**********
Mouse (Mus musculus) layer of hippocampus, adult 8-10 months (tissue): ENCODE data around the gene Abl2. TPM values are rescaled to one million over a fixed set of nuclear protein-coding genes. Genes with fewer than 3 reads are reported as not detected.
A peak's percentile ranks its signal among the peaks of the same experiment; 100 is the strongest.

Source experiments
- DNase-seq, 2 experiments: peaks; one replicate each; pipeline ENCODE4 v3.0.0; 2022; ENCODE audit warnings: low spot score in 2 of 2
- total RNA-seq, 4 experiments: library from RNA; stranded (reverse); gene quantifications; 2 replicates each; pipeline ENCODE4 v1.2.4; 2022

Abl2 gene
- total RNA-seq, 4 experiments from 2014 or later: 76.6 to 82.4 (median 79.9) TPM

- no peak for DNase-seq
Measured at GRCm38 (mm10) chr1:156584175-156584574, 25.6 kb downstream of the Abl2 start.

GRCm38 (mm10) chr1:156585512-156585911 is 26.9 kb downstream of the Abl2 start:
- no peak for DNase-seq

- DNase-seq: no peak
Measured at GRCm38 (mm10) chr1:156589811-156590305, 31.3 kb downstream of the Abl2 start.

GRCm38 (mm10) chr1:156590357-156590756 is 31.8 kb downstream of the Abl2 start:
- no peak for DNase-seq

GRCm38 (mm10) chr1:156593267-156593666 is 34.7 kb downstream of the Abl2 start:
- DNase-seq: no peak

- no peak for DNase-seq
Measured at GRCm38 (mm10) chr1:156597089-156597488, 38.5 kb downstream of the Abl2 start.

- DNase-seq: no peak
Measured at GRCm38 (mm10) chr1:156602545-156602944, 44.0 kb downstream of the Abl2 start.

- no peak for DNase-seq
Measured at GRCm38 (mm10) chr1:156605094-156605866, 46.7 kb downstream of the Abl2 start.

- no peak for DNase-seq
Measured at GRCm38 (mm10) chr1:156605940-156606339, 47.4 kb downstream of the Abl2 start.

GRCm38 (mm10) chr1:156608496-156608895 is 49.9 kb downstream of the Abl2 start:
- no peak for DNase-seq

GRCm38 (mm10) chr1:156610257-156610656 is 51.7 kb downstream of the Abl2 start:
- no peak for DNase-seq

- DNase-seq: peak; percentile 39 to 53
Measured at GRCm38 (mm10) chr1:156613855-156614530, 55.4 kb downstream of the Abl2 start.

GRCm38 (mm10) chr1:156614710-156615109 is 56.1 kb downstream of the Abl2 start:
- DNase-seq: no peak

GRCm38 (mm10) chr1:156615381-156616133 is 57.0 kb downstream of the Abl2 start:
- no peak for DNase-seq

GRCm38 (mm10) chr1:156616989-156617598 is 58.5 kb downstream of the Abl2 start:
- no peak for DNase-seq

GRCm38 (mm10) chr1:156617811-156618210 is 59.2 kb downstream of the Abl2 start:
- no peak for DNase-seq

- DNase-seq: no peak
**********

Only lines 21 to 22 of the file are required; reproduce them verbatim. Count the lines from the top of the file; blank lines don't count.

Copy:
Measured at GRCm38 (mm10) chr1:156602545-156602944, 44.0 kb downstream of the Abl2 start.

- no peak for DNase-seq